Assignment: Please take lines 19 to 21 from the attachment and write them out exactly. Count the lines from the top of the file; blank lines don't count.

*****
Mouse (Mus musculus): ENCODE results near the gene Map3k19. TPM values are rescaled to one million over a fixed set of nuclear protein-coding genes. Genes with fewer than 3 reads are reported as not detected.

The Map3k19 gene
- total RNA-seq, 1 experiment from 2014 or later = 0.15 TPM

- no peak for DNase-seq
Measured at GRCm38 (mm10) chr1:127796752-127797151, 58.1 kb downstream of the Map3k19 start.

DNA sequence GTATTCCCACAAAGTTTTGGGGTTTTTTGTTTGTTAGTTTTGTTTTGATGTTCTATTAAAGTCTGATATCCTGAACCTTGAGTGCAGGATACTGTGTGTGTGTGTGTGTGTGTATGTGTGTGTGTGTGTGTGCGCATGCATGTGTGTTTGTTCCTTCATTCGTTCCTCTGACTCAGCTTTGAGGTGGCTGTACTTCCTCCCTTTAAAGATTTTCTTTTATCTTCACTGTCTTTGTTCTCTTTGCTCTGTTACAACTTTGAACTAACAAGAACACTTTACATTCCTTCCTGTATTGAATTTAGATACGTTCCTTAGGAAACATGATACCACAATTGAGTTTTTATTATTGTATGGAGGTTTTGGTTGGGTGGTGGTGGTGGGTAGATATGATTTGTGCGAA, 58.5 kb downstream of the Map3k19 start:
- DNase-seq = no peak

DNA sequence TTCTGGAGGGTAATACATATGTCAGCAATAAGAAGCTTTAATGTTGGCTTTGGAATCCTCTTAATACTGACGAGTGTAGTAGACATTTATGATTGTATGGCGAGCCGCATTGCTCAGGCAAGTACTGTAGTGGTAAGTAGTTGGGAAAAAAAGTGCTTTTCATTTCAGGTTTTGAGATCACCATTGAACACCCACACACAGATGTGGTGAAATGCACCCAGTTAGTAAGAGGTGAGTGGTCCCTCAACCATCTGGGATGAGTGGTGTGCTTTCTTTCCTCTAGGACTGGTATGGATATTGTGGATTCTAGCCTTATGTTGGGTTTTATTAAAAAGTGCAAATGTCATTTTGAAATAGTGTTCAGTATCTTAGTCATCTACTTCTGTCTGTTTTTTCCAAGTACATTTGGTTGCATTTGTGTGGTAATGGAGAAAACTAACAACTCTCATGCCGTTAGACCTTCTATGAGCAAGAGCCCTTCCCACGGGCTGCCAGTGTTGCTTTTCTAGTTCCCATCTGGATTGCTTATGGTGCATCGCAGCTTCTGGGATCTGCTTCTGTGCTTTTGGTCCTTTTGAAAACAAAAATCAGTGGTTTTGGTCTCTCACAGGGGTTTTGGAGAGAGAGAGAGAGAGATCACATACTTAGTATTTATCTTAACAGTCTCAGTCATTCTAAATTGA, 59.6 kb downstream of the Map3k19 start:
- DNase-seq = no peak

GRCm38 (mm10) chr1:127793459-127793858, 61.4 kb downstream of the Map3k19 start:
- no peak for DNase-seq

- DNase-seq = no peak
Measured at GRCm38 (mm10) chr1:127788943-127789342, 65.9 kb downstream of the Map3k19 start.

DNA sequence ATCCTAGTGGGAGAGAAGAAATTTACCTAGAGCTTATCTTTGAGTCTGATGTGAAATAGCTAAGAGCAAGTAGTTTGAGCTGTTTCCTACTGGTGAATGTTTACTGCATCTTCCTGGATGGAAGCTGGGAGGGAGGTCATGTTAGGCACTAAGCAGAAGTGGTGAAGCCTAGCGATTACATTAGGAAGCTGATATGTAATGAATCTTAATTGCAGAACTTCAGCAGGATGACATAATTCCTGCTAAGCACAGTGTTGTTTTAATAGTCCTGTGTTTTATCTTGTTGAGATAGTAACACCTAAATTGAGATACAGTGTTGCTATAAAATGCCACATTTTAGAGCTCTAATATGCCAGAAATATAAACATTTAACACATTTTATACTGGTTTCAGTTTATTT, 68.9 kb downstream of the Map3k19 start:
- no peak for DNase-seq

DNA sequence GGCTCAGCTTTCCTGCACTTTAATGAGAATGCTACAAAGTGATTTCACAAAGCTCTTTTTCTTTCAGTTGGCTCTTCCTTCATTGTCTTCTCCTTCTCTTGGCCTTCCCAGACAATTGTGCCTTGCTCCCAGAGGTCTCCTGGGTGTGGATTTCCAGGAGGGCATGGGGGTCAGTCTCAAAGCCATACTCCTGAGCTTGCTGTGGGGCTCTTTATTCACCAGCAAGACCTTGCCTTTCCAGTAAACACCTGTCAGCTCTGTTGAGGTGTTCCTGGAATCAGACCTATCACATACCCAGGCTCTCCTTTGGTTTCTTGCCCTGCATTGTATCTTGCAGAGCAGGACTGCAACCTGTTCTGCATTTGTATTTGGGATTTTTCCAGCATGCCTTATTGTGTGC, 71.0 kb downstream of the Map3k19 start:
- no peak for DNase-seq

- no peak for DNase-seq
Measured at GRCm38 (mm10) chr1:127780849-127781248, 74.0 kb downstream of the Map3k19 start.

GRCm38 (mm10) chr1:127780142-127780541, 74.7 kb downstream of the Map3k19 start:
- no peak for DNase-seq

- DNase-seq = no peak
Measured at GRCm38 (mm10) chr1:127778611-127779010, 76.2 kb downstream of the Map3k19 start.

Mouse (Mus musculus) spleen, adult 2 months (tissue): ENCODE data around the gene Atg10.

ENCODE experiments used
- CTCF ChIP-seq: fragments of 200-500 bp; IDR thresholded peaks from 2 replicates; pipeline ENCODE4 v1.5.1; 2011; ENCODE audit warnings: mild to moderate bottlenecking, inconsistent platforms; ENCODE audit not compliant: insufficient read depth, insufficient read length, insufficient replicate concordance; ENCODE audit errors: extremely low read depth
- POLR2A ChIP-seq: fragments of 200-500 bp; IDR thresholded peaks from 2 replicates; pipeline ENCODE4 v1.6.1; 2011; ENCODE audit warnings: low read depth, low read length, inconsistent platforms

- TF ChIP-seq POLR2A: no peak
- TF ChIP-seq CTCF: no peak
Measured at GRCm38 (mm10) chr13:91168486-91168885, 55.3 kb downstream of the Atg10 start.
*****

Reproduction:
Measured at GRCm38 (mm10) chr1:127780849-127781248, 74.0 kb downstream of the Map3k19 start.

GRCm38 (mm10) chr1:127780142-127780541, 74.7 kb downstream of the Map3k19 start:
- no peak for DNase-seq